Chapter 2: Building a Catalyst Strategy
Three activities — building, stimulating, and governing — create and sustain most successful catalytic reactions.
Examining how catalysts have successfully — and unsuccessfully — performed these activities and the tactics they have used to do so provides fundamental lessons for how to build, stimulate, and govern a profitable catalytic reaction.
To build communities, catalysts create a value proposition through persuasion, pricing, and product design. To stimulate interactions, they provide information and search methods that help customers connect with each other effectively. And to govern the community, they devise rules and standards that help customers know what is expected of them and limit "bad interactions."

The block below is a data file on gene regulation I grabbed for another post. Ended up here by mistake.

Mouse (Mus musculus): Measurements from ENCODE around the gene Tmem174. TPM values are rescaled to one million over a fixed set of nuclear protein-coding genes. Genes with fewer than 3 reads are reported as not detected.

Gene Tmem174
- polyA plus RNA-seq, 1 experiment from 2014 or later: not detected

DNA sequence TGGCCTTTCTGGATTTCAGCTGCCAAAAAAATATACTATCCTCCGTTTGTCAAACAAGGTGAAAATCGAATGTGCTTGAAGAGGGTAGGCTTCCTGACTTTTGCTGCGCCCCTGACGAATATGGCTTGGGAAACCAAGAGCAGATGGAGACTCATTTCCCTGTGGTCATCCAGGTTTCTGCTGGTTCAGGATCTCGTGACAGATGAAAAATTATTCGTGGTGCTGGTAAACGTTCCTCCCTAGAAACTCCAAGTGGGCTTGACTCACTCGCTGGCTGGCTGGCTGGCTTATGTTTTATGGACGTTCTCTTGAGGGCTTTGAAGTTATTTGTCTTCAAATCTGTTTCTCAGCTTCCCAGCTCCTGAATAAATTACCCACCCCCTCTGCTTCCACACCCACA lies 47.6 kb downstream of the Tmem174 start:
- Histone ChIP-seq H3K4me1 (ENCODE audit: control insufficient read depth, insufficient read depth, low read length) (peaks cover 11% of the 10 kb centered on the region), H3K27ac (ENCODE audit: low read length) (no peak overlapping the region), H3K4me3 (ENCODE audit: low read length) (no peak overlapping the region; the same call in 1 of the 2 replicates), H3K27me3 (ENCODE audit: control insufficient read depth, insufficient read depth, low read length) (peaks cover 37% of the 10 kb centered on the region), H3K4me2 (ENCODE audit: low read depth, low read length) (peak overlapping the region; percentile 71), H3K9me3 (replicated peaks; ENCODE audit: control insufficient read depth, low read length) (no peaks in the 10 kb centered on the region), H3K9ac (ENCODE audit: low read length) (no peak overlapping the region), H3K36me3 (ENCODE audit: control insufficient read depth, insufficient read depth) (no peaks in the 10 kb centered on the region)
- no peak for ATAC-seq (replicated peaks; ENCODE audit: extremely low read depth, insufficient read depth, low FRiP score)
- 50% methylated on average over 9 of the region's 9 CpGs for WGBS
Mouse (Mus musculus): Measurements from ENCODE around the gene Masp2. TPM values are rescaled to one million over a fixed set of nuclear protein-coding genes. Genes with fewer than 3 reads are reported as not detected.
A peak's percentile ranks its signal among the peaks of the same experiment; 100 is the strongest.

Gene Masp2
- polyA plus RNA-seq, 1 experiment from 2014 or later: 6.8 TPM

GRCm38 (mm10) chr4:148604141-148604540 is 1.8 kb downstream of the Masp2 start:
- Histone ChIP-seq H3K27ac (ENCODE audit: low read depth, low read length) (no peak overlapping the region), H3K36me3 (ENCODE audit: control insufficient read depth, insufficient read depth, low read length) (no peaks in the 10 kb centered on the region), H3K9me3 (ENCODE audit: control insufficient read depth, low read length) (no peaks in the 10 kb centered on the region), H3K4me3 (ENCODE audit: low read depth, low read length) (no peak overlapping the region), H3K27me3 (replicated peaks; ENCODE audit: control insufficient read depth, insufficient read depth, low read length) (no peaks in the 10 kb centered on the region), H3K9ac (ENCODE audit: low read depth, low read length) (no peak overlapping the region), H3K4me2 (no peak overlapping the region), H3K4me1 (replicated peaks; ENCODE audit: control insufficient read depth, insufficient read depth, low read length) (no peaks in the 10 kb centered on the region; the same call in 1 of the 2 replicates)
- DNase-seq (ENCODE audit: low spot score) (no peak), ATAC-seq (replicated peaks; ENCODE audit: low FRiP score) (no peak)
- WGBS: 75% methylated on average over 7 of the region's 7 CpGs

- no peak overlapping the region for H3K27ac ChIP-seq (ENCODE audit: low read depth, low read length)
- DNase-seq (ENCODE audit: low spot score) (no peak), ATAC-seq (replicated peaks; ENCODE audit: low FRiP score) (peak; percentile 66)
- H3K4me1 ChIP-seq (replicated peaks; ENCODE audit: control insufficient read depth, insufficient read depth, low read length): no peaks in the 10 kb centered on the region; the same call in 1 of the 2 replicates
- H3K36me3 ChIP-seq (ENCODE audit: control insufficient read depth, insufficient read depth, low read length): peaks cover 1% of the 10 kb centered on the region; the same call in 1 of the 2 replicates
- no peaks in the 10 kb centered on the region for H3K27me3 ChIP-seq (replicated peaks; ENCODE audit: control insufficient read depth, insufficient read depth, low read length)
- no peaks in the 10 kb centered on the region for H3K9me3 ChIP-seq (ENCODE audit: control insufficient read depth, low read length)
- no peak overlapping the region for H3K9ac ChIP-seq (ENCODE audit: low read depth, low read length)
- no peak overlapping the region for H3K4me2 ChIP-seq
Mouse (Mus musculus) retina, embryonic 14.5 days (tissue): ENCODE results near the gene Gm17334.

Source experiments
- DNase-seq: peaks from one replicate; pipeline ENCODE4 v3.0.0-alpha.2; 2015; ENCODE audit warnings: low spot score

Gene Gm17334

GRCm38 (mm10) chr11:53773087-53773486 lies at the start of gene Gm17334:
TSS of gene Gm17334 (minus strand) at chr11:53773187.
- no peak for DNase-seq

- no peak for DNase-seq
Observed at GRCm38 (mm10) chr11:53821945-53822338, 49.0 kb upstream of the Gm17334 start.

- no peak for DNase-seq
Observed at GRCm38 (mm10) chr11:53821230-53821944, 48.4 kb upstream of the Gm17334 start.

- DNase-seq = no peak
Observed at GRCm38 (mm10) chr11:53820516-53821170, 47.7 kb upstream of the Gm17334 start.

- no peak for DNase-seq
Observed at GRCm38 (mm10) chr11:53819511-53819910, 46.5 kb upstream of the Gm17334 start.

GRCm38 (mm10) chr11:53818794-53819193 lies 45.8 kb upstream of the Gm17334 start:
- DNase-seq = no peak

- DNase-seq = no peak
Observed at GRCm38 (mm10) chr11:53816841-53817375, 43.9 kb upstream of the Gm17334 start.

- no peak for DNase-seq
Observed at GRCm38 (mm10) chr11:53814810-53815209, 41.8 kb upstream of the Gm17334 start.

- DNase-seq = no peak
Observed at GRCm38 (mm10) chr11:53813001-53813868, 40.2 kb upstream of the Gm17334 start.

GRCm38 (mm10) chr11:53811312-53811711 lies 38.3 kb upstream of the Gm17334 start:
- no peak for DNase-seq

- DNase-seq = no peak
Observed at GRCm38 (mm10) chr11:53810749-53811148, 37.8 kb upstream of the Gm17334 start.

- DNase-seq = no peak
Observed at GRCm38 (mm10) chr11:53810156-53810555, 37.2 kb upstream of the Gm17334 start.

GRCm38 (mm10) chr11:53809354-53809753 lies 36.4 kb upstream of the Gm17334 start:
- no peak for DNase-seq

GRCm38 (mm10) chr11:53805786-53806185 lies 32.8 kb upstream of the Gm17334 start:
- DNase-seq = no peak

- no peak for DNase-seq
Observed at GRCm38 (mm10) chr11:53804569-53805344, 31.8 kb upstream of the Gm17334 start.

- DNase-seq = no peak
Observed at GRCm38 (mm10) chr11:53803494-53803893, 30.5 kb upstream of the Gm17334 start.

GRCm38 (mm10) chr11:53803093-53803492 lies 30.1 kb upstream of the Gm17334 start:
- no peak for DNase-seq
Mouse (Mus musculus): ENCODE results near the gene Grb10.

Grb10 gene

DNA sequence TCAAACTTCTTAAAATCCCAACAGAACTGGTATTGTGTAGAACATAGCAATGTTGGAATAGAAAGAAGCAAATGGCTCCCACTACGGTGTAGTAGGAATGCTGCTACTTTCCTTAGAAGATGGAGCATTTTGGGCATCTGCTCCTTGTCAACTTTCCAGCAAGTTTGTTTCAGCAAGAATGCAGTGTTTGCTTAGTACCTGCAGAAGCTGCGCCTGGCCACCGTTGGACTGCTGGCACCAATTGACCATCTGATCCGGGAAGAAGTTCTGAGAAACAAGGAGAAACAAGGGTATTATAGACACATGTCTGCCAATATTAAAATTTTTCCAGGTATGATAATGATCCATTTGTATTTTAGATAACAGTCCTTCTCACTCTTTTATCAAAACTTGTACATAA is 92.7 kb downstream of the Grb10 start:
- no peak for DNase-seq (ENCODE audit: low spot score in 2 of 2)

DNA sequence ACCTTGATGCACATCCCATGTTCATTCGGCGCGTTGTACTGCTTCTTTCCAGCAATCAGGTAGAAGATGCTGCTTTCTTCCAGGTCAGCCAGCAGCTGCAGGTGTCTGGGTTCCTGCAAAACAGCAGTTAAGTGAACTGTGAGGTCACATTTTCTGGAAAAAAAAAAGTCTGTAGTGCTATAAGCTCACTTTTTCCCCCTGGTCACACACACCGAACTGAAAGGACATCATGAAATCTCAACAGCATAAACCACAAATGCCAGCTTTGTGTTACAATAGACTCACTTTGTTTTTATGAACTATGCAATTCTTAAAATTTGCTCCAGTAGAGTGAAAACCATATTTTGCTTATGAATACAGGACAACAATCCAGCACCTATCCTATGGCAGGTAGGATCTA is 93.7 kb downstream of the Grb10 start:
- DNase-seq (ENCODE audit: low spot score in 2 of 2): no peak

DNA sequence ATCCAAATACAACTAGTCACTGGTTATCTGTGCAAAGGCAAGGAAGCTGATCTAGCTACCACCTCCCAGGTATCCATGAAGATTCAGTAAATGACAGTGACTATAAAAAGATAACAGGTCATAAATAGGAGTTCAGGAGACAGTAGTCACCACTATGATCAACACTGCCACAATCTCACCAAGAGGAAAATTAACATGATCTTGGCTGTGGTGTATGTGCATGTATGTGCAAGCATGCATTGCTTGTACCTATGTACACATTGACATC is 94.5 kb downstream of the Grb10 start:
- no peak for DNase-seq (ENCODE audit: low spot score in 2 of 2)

Activity (1). Create a Value Proposition
People, and the businesses they form, are constantly exchanging goods and services and moving them from lower-valued uses to higher-valued ones. Catalysts facilitate these transactions. That is their source of value, their role in the economy, and the fountain from which their profits spring.
Catalysts Discussed: Tsukiji Central Wholesale Market (Tokyo, Japan), MySpace.com, Alibaba (China), Chicago Board of Trade, Realtor.com, shopping malls
Activity (2). Facilitate Search and Provide Information
Catalysts abound because search is hard and information is costly; they assist with the difficult process of search and help provide information to the members of their communities.
Catalysts Discussed: Manheim Auto Auction, Google, AuctionWeb (now eBay), Sotheby's
Activity (3). Devise Rules and Standards
Catalysts create communities, and communities need governance lest they devolve into anarchy. Catalysts enact rules and impose punishments, and they promulgate standards of behavior.
Catalysts Discussed: Payment cards (American Express, MasterCard, Visa), singles' bars (Bungalow 8, 8MinuteDating)